I wanted to make cake pops or something for Beth, but I am a t-e-r-r-i-b-l-e decorator and don’t have half of the patience that she did. Honestly, I started looking up recipes and different pops that she made and just stopped. There was no way, which is just another way that Beth was amazingly talented. I still needed to get in the kitchen and distract myself, though, so I made this cake. Beth made a lot of cake pops in the shape of birthday cakes. I decided to make something bright and happy and colorful and full of sprinkles. I even used the edible glitter that I dug up in one of my many overfilled, rarely used bags of baking decorations. I think she would have loved that. When I went to the store to grab supplies for this cake, though, I couldn’t find the sprinkles in any of the aisles and I panicked. I’m probably just tired and my brain is fuzzy, but I couldn’t find them and started to have a mild panic attack because I felt like I needed to make this cake. Thankfully, one of the store’s employees helped me find them, and honestly, when he handed me two jars of sprinkles, I almost broke down crying. I’m glad for his sake that I didn’t – I’m not sure he’d know what to do with a girl sobbing over sprinkles. Obviously all went according to plan, so now I’m sitting here, covered in glitter, as I’m sure Beth often was after making countless cake pops, thinking of her and crying again as I write this, but proud of the cake and confident that Beth would be excited that I made it for her. I hope it’s the kind of cake that she would decline to eat initially, like so many moms do, but then maybe she’d sneak a piece later while inevitably cleaning up after everyone. It’s not a cake pop, but it reminds me of her and I think she’d forgive me for not being able to craft cake and white chocolate into animals, balloons or superheroes. Maybe her daughters picked up some of her skills over the years and can teach me some pop tricks some time. Either way, this is my cake for Beth – we love you and we miss you.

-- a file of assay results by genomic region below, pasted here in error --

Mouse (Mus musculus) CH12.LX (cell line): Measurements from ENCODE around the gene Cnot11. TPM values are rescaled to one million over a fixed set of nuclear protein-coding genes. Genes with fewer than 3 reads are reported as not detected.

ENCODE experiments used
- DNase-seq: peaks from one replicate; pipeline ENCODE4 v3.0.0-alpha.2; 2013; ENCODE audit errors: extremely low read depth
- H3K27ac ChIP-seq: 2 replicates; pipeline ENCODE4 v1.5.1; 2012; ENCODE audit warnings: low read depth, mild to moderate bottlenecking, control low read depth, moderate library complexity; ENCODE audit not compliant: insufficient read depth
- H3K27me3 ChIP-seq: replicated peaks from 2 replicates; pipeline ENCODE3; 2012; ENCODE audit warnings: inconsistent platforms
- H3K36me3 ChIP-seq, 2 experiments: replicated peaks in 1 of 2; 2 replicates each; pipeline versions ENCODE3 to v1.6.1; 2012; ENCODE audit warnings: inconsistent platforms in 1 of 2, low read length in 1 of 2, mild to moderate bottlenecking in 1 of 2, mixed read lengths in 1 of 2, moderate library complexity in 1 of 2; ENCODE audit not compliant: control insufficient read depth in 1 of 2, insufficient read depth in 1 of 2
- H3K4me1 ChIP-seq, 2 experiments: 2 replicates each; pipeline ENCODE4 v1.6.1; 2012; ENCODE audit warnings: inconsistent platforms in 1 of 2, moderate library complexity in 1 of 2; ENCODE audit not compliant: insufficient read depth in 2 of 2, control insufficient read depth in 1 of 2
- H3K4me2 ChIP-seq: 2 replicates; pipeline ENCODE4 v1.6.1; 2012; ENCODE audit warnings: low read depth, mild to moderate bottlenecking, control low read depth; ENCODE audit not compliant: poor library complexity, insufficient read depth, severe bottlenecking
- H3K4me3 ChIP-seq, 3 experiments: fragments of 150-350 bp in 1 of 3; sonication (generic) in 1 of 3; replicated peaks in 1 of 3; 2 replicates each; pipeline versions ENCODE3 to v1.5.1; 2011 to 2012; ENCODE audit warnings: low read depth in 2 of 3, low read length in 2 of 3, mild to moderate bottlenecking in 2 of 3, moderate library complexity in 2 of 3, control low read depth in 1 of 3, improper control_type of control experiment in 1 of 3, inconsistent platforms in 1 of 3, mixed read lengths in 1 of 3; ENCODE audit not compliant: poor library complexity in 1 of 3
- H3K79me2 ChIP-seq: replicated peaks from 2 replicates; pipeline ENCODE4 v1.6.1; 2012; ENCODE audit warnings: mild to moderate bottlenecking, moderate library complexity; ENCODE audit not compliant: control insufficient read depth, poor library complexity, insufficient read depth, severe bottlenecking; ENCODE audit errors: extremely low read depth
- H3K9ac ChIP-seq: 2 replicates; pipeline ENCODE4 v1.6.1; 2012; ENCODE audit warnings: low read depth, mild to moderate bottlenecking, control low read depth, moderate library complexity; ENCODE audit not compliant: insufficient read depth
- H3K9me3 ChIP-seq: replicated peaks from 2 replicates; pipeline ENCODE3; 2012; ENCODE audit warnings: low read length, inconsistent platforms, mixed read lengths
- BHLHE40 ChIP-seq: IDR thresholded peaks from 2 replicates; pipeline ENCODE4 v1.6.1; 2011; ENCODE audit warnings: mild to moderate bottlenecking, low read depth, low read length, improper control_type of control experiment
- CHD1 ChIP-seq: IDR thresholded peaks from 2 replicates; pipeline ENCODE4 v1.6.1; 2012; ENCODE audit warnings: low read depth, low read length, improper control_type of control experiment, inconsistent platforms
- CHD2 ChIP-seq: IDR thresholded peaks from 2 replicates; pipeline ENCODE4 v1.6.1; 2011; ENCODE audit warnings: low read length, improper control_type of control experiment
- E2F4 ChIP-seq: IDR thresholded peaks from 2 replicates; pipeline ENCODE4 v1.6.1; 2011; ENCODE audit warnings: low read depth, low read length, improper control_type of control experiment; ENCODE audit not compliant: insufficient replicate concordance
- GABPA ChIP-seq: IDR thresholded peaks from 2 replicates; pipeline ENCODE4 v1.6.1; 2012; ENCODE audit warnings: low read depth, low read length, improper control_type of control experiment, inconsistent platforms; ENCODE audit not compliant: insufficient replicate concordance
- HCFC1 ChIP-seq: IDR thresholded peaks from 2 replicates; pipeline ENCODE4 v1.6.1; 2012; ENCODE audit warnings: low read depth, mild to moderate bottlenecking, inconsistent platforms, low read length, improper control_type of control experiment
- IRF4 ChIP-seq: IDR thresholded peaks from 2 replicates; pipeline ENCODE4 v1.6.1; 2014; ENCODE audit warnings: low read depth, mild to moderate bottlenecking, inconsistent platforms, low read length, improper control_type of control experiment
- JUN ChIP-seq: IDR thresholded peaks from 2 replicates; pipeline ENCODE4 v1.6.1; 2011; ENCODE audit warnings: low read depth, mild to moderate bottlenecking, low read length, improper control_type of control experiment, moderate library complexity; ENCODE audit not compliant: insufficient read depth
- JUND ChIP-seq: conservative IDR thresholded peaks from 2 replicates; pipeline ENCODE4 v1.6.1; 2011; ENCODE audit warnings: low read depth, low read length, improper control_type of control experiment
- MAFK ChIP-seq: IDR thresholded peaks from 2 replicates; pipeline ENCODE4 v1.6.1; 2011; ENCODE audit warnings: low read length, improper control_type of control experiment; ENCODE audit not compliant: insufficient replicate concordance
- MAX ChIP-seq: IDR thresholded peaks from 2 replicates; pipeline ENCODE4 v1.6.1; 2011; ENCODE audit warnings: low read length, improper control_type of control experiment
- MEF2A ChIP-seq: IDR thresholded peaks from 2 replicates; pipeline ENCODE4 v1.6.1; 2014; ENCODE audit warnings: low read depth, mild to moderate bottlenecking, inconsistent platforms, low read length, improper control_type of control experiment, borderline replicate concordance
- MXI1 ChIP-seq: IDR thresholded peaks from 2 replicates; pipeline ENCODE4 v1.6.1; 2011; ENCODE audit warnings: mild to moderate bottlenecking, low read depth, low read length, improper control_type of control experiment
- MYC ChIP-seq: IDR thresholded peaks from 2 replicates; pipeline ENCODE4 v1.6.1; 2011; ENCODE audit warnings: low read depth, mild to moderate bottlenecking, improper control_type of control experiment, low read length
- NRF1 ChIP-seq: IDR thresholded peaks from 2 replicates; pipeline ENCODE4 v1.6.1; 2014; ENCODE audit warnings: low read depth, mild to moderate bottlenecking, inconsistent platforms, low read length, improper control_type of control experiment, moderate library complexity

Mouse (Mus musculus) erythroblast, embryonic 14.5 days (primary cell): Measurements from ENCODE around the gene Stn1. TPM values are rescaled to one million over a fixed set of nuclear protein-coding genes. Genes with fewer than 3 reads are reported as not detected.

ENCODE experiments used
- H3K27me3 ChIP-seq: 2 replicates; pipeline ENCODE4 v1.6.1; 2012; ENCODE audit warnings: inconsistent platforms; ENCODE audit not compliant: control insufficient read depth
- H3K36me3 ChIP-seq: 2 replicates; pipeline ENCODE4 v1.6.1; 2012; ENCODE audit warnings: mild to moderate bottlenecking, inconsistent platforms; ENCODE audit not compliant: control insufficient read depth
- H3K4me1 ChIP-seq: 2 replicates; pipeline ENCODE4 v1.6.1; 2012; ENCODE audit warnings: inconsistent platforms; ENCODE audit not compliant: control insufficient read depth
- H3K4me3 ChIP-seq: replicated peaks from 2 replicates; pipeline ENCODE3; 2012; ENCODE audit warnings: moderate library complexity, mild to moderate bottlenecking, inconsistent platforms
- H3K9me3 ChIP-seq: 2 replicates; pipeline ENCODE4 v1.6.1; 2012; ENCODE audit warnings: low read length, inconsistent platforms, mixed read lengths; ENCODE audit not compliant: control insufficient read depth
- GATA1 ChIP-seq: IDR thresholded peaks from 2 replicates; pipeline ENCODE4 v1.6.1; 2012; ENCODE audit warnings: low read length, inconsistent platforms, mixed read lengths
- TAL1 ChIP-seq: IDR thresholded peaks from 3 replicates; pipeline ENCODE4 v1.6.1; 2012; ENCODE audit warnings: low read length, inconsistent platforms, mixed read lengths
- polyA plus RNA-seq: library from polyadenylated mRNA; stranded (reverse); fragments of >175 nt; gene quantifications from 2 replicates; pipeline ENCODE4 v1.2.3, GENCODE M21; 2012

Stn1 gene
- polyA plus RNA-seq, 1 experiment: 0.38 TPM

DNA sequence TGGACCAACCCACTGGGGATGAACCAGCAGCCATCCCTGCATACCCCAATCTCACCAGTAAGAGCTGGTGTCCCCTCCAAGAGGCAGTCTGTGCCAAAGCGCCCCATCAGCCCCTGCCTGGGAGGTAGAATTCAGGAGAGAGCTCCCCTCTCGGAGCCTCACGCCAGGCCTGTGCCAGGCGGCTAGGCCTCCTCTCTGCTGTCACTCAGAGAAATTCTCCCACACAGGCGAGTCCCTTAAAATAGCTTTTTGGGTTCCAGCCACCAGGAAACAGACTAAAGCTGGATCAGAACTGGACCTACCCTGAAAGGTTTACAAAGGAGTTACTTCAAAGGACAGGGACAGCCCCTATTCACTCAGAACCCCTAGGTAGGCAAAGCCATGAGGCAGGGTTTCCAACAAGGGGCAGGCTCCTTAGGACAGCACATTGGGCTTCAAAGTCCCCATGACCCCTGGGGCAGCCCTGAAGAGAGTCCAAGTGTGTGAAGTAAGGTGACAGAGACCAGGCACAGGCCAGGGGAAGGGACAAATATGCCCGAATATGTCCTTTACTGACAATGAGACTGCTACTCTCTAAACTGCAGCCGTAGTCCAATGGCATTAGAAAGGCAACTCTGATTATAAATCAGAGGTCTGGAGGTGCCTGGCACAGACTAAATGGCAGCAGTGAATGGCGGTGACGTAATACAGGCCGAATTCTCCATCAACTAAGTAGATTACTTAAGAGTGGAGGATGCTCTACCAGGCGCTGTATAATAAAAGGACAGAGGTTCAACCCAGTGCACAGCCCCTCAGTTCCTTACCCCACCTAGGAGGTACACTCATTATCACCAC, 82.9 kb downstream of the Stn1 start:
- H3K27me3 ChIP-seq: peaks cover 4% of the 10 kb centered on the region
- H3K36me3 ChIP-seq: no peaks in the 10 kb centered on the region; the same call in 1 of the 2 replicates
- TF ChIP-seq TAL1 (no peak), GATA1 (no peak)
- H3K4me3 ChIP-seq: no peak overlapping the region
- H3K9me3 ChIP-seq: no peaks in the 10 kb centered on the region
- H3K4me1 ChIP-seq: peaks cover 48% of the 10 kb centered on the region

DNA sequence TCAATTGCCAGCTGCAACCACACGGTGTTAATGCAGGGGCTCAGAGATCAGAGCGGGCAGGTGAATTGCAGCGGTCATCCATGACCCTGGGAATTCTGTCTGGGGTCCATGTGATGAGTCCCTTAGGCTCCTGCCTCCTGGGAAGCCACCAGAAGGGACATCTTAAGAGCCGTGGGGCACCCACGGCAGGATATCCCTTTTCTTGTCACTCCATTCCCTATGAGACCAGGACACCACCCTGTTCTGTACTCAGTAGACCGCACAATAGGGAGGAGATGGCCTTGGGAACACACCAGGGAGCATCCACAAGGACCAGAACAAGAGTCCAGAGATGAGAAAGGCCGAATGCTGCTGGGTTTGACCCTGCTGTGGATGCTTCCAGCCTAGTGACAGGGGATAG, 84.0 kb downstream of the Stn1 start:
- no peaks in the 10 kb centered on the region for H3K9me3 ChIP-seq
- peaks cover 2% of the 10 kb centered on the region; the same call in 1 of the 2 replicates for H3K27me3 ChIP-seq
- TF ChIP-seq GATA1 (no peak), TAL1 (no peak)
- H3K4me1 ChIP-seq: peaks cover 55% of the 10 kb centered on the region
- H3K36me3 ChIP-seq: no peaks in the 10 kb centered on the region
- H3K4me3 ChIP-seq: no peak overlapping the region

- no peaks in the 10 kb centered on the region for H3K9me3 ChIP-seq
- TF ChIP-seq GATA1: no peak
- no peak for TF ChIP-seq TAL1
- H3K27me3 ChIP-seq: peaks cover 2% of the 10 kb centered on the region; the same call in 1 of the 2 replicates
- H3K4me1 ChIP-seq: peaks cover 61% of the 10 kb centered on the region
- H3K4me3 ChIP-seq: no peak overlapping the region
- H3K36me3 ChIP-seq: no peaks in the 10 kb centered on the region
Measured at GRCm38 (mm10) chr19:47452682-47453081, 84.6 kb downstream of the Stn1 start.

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in memoriam

We lost one of the most amazing people I’ve ever had the pleasure of knowing this weekend. It doesn’t feel right to post a recipe and try to half-heartedly tie it in with a tragedy, so I won’t. But I’m at a loss for what to do or how to help, and all I can do is use this as an outlet to share some photos and talk a bit about what a wonderful person Beth Behr was.


Charred Leek & Tomatillo Chili

eat your greens